There are many culprits behind sleep problems, from sleep apnea to wakeful children to work stress. But Nessler recommends that everyone who isn’t getting enough sleep at night take a look at two things: their mattress and their sleep position.

“I’m a physical therapist and even so, it took me and my wife a while to figure out that our problems sleeping were because of our mattress,” he says. “You need to have a mattress that supports you, and you can’t keep the same one forever.”

What kind of mattress do you need? “Everyone is a little different,” Nessler says. “Some people sleep better on a slightly harder mattress, some a softer one, but you don’t want a mattress that you sink into too much. You want to keep your spine in a fairly neutral position.”

A mattress is a big investment. Find a store that will let you test one out at home for 15-30 days. There are stores that will, so if the one you’re shopping at says no, keep looking. “We tried out about four before we found the right one!” Nessler says.

Another tip that can help almost anyone, no matter what their sleep issue: experiment with pillows. “Again, you want to be sleeping with your spine in a neutral position,” says Nessler. “If you sleep on your side, put a pillow between your knees. If you’re on your back, place it under your knees.” Better sleep positioning with the help of pillow support can ease pain both by giving you a more restful night, and by easing pressure on your spine.

A body of research shows that exercise can ease many types of pain, from arthritis to low back pain. Many of us may not only miss out on a great source of pain relief, but we could be making pain worse, by not moving enough.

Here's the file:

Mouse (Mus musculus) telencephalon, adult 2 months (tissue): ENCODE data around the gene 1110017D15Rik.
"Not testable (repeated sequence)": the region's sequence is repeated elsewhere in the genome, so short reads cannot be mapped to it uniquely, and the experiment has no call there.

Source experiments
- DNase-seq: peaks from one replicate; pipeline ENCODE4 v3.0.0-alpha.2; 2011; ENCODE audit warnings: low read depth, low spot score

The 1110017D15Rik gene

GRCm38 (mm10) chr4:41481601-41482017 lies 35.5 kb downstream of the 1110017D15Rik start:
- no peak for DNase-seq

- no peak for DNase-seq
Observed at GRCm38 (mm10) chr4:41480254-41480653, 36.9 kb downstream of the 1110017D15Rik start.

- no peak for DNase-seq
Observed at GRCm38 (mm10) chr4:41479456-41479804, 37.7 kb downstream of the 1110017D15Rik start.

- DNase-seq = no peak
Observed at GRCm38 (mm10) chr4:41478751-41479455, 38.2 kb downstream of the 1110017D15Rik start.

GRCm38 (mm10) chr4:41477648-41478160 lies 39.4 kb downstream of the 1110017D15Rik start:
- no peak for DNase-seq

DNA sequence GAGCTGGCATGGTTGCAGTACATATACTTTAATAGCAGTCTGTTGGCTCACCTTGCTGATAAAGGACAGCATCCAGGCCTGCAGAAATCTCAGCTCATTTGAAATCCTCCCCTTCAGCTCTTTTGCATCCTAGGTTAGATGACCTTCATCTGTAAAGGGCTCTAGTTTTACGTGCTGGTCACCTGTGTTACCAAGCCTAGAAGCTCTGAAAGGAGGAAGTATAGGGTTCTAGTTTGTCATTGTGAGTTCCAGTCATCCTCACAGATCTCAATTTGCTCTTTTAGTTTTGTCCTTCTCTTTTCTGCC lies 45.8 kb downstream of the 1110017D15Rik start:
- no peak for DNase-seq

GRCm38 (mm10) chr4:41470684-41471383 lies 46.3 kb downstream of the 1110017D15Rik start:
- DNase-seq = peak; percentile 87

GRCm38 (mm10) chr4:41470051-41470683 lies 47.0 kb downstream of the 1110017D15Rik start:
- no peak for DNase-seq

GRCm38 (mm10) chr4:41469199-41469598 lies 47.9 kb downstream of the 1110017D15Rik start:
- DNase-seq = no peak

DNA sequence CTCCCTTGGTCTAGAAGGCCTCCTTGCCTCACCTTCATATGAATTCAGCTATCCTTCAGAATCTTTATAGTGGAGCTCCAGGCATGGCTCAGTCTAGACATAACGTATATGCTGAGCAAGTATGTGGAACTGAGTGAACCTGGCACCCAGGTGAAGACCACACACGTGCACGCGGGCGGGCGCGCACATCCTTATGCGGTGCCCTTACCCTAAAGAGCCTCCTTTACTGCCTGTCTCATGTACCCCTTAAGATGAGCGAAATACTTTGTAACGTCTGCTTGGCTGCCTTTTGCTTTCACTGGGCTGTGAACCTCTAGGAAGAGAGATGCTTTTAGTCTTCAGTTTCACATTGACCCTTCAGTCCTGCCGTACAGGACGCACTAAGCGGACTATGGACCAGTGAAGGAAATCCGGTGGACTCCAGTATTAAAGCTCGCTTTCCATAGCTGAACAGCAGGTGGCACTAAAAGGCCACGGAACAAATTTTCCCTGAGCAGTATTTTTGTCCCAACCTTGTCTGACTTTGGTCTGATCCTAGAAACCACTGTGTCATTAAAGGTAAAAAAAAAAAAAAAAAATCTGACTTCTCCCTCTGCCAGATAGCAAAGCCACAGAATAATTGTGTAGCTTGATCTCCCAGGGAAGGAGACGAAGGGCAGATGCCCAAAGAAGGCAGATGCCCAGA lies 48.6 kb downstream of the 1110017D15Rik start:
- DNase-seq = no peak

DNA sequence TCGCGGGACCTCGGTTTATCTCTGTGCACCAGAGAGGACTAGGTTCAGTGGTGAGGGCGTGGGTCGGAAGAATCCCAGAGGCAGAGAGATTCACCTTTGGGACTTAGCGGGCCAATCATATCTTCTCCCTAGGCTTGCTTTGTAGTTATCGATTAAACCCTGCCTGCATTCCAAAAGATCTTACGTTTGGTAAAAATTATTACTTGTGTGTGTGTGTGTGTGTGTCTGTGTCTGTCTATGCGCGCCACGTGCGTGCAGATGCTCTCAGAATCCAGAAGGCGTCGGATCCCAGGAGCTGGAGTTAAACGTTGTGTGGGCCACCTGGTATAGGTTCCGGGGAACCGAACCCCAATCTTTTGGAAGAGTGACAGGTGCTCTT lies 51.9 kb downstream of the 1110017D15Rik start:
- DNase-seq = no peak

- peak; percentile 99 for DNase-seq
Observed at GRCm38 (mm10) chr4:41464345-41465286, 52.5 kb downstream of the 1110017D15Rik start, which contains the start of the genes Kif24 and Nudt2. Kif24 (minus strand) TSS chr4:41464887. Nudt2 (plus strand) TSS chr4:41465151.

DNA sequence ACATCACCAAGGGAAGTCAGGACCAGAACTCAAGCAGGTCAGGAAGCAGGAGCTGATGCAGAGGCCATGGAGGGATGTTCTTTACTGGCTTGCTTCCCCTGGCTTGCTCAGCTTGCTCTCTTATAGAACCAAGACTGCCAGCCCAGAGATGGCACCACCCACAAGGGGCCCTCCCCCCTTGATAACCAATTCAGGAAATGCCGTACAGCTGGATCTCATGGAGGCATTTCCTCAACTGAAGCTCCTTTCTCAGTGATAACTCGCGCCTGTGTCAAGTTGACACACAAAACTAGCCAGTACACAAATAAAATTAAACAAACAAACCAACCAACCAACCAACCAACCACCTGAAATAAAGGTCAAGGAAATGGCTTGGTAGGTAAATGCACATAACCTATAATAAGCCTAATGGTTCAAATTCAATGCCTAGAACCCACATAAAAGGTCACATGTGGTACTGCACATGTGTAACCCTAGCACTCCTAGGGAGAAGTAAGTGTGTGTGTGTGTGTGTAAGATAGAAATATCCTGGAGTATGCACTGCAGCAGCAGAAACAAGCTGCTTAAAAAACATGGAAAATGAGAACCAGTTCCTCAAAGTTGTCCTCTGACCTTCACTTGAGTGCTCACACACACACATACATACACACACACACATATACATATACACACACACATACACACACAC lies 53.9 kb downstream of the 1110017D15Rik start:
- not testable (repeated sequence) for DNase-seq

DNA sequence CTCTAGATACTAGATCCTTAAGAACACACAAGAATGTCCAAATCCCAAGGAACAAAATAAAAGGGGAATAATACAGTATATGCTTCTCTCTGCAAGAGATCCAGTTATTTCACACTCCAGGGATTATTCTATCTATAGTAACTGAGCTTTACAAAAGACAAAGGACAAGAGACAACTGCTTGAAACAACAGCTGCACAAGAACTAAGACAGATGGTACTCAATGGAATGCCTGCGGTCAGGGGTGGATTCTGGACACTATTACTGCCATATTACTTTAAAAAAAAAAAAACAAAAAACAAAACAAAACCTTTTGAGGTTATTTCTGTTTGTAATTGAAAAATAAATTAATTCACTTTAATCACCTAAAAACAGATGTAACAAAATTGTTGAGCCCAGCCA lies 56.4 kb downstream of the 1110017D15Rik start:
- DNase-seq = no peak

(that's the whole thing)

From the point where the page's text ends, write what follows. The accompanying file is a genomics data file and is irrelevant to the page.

“If you stay moving and stay active as you get older, you naturally maintain the mobility and simple strength of your body that helps prevent the muscle imbalances that create pain,” says Polivka.

A great exercise that almost everyone can do is walking. But Polivka notes that a lot of people are walking wrong. (Yes, you’ve been walking since you were a year old, but it’s possible to do it wrong.)

“Most people walk with their knees instead of with their hips,” she explains. The basics of a healthy stride can be described in three steps:

  • Push off from the balls of your feet.
  • Swing your arms.
  • Take a long stride, not short steps.

Walk briskly enough, so you're slightly winded. You should be able to still talk but not sing.

A well-rounded exercise program should also include flexibility and strength training. “The stronger and more flexible you are, the more your body can distribute force throughout your system rather than concentrating it at each joint, which leads to more pain,” Nessler says. And of course, exercising regularly may help you reduce body weight, which can significantly decrease pain -- particularly in the joints of your hip, knee, and ankle, and in your lower back.

These tricks may not completely eliminate pain from your life -- but try them for a few weeks, and you’re likely to feel much less discomfort. And unlike medication, they come with no side effects. But remember to check with your doctor before starting any exercise program.

Show Sources


National Centers for Health Statistics, Chartbook on Trends in the Health of Americans 2006.

Trent Nessler, PT, DPT, MPT, physical therapist and managing director, Baptist Sports Medicine, Nashville.

Lauren Polivka, PT, physical therapist, Balance Gym and adjunct professor, George Washington University, Washington, D.C.

American Academy of Pain Medicine, Glenview, Ill.

National Sleep Foundation, Arlington, Va.